By Jason Jepson
A psychiatrist once told me that I understood my illness better than many of her patients. I took that as a compliment because I have worked hard to understand my schizoaffective disorder diagnosis and to recognize my symptoms. For example, I am now able to take a step back when I start to believe something strongly (like someone being in love with me), reflect and determine what is happening. Then, I can decide if the belief is a delusion or not. Learning to identify my delusions has been a process, but I have found a method that works for me — and I hope to share what I have learned.
I keep a chart on my refrigerator of schizophrenia symptoms that I experience. This helps guide me through my feelings and beliefs, and it offers me an explanation for my emotions and actions. If I find myself believing I am an important public figure or existing in a fantasy world, I can refer to my chart to evaluate the situation. In this case, the chart tells me that this belief is a grandiose delusion (and a common one, as I’ve learned from talking to other people diagnosed with schizophrenia).
If I notice that the voices in my head are distracting — causing me to forget where I’ve put things or forget what I want to say in a conversation — I can look to the chart to remember that forgetful behavior is a symptom.
I also have a chart listing the symptoms of exaggerated thinking. I usually look at this list for comfort after having a traumatic delusion, like believing I am being stalked, hunted, framed or tricked. I've learned this is another one of the common manifestations of schizoaffective disorder, called persecutory delusions. I feel a little less alone when I look at the chart on my refrigerator. I even feel like my illness is “textbook schizophrenia” — a reminder that others experience this, too.
Attending group therapy, where I can listen to others describe their delusions and verbalize my own delusions, has helped me to identify my delusions. While knowing medical terminology can be important, we learn the most from each other by describing our experience with a goal of understanding the unreality of a delusion.
Determining as a group that delusions are not actually happening — rather, they are symptoms of schizophrenia — is a huge step in accepting our diagnosis. Group therapy has also given me tools for evaluating my symptoms when I am alone. If I hear a voice outside the door, I now know to open the front door to prove to myself that no one is there and that the voice is a delusion.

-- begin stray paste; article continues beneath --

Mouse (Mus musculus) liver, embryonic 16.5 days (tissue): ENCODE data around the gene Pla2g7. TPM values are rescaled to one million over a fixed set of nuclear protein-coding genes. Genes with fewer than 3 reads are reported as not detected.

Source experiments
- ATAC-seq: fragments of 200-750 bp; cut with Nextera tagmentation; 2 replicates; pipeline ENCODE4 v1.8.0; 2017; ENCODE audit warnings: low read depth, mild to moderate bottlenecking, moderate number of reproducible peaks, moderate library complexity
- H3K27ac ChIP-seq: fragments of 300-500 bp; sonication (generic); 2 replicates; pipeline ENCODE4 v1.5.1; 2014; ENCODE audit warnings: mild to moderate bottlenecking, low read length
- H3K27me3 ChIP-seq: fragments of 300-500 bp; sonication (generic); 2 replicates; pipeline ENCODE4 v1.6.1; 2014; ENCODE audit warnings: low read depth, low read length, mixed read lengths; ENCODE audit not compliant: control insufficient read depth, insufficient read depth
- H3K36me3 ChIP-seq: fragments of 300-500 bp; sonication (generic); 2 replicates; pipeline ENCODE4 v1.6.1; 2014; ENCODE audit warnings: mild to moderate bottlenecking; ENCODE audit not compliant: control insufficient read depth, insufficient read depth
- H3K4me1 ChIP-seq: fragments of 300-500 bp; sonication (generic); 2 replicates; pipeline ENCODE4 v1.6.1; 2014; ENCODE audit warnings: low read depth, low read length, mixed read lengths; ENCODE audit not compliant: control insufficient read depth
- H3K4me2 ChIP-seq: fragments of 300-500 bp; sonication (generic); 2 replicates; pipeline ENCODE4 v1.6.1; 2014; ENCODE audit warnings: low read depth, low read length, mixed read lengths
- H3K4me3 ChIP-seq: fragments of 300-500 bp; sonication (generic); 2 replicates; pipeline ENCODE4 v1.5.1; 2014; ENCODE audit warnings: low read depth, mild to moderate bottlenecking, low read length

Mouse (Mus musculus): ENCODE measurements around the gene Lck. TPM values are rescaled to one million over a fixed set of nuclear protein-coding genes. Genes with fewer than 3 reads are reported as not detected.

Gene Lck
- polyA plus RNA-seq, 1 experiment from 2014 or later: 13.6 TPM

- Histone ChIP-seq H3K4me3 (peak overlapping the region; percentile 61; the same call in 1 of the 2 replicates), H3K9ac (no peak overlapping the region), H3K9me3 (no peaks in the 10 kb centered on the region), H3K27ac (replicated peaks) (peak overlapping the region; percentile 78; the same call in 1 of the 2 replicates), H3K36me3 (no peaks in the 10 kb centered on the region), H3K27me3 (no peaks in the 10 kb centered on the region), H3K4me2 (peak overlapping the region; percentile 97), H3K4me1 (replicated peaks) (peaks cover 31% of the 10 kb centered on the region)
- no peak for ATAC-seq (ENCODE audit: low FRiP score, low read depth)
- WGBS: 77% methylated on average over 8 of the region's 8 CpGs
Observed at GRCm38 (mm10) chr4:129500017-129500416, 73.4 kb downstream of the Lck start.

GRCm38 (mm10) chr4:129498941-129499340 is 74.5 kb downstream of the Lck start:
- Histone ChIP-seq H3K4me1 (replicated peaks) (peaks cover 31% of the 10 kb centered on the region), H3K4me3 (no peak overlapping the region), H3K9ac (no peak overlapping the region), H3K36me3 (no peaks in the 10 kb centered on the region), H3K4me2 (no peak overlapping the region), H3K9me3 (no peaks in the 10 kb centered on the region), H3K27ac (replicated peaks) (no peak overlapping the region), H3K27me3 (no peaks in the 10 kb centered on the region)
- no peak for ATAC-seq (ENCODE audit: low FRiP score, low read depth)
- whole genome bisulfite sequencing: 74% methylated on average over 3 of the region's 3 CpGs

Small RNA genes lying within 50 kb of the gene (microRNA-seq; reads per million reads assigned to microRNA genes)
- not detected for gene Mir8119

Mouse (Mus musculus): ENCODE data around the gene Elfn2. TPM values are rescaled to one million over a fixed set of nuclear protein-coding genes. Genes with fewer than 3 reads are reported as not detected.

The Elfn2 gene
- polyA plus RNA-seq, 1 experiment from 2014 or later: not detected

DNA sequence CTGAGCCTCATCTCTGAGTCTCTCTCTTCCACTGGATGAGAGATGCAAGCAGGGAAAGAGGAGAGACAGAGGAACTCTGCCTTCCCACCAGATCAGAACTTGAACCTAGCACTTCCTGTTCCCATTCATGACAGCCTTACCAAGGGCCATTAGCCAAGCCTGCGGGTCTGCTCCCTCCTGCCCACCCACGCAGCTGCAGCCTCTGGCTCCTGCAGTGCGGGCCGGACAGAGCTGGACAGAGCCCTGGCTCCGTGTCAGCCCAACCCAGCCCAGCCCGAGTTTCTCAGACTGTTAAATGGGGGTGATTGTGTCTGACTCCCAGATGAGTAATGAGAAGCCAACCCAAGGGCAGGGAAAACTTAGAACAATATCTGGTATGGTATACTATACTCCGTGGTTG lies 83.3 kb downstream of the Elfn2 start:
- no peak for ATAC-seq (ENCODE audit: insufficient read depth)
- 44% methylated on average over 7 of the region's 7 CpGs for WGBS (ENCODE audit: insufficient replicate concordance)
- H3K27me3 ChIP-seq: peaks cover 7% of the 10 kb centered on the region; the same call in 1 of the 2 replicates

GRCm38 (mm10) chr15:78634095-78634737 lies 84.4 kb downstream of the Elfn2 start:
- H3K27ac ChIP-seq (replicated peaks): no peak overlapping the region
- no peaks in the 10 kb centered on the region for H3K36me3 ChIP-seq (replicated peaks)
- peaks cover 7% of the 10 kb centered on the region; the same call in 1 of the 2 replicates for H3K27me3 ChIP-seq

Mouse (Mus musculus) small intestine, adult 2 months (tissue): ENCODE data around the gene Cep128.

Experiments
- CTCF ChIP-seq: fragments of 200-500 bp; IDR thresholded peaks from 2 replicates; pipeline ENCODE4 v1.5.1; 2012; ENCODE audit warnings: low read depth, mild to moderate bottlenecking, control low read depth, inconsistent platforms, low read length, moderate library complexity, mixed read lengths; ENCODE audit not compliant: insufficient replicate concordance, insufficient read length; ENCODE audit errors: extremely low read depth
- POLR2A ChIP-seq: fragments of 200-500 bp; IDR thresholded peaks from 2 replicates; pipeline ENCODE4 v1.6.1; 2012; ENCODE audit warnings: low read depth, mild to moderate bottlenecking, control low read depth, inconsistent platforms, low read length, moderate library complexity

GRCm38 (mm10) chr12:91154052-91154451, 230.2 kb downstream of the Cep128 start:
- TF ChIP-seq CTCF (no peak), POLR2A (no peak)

Leaning on the supportive people in my life has been critical in understanding and managing delusions. My mom helps me with certain tasks, like editing my writing, when my disorganized thoughts and difficulty concentrating keep me from remembering grammar rules and syntax. She also helps me to clarify my thoughts and dig deeper to understand how a delusion makes me feel at the time I am experiencing it. Accepting that I needed this kind of help has been an important step for both my writing career and my personal growth. For those of us who have a severe mental illness diagnosis, there is no shame in asking for the help or accommodations we need.
Medication has been critical to managing my symptoms. Being on the appropriate regimen makes it possible for me to recognize a symptom before I act on it. Often, my perceptions can be distorted by the schizophrenia, and I believe certain circumstances require action from me, when, in reality, they do not. For example, If I don’t receive mail for three days straight, I might be tempted to contact my mailman to see why I am not getting mail. Fortunately, medication has helped me identify these thoughts before making decisions.
Moving forward, I hope to continue living a productive life in which my symptoms can’t control me. Researching and putting into practice what I learn about my diagnosis allows me to step out of myself and look inward to better explain myself to my doctor, family and friends. Being able to articulate my experience can be a relief.
I will always have a deep desire to understand as much as possible about my diagnosis of schizophrenia. Knowledge gives me power over my symptoms. With information, I can be a vital contributor on my support team.
Jason Jepson grew up in Virginia, but he now lives in Myrtle Beach, South Carolina, where he advocates for those who have received a diagnosis of severe mental illness. Jason was diagnosed with schizoaffective disorder while he was enlisted in the U.S. Army. He began his mental health advocacy with NAMI, where he received peer-to-peer certification, and he has since gone on to volunteer helping veterans who have mental health issues. Jason has written two books, and his first-person account of day-to-day life with schizophrenia has appeared in “Schizophrenia Bulletin,” an academic journal published by Oxford Press.
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